Hmm. This is a pretty murky line, and one that I’m not comfortable with. What about if you “distribute” your server software around a cluster? I’ll be happy to put my hands up and just throw this in the “too hard” basket. If I can’t advocate that a piece of software has no legal repercussions on the ultra-proprietary system that I’m writing, I will lose no sleep whatsoever looking somewhere else. I suspect that I’m not the only one. It seems that there is a fine line between external dependency and a core library that is part of the application.

I appreciate why dual-licensing is there, and acknowedge that it’s a valid business model – for certain types of applications. However, you just can’t see it working everywhere. How far would Spring have gone if it was GPL dual-licensed? You only have to look at ExtJS to see how well-received frameworks or libraries are when it becomes too hard to justify their use.

Most large organizations in my experience are more than happy to buy support for LGPL stuff. Once it’s in there, someone wants the reassurance that there will be someone there to bug in case of difficult issues or simply to point the finger at (depending on the company culture). Dual-licensed stuff won’t even get it’s foot in the door – not even a sniff at success. I would really like to use an OO DB in a real-world setting, but it just seems like it would be far easier to get around the hassle of getting it approved if I just used something that’s not quite a 100% fit for the use case. That’s a real shame, and the software engineer in me just sighs deflatedly as the realist wins again in the face of pending deadlines.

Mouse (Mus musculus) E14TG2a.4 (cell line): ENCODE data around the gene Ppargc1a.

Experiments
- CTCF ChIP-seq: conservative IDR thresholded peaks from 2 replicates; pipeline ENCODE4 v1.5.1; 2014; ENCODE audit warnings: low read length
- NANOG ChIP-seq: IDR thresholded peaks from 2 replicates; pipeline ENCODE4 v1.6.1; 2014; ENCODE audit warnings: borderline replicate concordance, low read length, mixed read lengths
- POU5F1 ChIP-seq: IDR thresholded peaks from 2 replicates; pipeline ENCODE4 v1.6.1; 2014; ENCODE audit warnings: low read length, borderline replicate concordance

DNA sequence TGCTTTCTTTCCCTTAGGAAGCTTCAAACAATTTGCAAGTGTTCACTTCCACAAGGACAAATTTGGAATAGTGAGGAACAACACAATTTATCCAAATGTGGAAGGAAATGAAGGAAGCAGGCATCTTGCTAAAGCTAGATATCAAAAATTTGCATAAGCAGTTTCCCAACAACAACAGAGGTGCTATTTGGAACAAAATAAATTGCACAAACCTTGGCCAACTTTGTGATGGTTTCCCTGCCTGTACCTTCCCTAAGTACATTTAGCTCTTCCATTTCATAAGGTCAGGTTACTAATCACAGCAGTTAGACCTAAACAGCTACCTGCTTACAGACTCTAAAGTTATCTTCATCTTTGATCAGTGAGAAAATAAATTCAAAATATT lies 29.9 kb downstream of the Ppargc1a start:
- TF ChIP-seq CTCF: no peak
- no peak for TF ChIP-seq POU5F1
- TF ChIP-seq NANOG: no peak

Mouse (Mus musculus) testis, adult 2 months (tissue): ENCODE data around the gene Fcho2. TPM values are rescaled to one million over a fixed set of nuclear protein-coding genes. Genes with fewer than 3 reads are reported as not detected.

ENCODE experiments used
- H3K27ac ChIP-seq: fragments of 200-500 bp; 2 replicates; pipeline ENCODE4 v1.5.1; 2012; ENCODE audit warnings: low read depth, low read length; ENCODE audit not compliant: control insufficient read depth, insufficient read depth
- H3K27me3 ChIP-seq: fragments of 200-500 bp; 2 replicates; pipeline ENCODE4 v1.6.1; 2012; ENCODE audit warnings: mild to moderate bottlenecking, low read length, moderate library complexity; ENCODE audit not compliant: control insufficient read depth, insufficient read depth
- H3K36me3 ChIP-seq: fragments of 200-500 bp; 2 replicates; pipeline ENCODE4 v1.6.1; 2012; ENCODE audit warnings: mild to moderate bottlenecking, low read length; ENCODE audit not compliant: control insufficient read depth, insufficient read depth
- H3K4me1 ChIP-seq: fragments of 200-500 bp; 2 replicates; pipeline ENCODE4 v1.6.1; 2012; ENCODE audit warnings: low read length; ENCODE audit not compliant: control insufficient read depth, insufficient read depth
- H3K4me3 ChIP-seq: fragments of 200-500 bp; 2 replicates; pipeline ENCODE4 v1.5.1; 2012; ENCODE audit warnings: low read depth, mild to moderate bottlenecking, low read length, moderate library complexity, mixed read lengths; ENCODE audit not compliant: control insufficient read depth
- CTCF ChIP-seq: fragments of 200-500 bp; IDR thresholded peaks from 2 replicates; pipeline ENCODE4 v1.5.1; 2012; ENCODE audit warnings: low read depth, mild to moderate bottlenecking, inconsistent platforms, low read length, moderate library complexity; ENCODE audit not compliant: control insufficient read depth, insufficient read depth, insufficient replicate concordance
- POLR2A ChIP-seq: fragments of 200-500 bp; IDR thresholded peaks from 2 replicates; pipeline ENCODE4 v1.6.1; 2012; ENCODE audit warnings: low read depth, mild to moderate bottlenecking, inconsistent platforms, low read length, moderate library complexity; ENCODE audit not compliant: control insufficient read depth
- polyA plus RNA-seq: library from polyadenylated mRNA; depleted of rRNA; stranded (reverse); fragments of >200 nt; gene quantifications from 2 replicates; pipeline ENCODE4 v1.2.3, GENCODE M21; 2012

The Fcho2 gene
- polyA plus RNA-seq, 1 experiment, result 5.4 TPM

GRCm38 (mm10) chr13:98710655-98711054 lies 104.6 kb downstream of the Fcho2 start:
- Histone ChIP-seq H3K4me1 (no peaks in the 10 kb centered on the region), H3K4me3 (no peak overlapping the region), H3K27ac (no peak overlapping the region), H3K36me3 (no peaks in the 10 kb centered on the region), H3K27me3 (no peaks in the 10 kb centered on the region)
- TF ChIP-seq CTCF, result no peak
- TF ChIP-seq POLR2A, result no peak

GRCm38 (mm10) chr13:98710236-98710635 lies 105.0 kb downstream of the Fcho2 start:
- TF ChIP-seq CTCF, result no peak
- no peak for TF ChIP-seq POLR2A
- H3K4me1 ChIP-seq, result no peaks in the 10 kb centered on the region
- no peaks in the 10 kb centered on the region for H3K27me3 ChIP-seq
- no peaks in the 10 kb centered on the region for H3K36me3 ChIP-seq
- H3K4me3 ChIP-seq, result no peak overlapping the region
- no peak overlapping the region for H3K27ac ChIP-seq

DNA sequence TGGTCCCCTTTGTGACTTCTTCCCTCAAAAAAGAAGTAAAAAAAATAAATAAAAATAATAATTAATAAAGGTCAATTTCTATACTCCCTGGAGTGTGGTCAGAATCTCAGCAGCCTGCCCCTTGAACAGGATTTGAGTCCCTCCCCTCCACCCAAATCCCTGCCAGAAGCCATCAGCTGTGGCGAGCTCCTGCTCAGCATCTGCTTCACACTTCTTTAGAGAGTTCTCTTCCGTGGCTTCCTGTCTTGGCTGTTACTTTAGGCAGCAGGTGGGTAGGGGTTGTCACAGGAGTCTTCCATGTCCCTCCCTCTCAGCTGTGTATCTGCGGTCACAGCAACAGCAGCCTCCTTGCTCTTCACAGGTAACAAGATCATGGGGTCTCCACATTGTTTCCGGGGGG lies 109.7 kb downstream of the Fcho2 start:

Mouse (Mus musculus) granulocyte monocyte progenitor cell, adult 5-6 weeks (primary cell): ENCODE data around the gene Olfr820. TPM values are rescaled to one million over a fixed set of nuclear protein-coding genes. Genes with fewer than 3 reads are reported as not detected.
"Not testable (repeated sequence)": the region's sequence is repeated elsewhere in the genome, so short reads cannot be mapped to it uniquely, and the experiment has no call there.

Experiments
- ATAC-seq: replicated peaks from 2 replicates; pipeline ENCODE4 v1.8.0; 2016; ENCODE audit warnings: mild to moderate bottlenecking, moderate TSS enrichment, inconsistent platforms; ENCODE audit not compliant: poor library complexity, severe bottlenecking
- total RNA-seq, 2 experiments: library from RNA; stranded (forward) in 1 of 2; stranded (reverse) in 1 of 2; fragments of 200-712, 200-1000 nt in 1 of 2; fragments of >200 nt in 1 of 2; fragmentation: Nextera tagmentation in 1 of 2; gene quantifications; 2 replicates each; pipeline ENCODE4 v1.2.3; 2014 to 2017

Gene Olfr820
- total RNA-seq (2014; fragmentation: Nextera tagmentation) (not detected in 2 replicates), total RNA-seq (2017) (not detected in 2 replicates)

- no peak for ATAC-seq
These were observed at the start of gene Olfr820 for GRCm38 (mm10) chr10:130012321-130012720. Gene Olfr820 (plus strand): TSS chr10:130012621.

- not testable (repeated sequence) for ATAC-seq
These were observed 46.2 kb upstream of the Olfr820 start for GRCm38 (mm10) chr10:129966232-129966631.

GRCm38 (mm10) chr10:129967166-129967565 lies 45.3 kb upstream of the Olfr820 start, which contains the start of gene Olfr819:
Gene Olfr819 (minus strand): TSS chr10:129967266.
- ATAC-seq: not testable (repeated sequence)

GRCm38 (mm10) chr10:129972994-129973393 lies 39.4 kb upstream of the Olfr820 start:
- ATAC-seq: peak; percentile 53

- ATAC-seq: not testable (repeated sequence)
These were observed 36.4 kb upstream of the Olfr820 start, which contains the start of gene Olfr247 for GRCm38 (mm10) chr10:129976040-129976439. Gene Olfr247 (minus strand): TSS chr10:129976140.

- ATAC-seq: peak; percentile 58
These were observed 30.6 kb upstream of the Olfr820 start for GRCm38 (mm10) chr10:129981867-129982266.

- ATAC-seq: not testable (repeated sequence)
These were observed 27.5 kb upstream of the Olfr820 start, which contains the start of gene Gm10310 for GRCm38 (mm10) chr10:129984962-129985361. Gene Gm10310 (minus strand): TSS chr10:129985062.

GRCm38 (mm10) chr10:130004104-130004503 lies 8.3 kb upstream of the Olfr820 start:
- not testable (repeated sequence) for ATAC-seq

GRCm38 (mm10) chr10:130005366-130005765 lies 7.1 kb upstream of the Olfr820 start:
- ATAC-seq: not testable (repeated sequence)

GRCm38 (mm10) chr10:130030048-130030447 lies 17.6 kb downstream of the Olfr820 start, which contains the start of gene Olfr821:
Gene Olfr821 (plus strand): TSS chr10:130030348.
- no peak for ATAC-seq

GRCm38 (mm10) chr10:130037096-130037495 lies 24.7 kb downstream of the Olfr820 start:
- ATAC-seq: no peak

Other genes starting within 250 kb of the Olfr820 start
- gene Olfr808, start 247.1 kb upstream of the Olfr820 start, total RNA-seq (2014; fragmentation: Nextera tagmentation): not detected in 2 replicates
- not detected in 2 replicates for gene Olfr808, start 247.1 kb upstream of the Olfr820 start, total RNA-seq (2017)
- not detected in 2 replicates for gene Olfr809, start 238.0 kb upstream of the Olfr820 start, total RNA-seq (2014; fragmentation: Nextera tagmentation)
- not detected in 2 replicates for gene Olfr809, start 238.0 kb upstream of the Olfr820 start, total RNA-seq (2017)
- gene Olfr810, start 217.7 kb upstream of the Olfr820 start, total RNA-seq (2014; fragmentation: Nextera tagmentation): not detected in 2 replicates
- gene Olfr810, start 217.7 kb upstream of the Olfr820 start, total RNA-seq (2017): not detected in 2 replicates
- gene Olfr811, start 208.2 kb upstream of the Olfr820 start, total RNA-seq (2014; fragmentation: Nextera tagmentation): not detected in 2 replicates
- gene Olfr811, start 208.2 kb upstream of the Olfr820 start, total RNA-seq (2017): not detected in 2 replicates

Maybe that’s why so many people put up with the object-relational mismatch instead of trying a different approach. In the world I live in, an administrator’s “no” outweighs a technical “yes” every time.

This post is not intended to create FUD, just to outline why uncertainty may be enough to stop someone working with what may otherwise be brilliant stuff.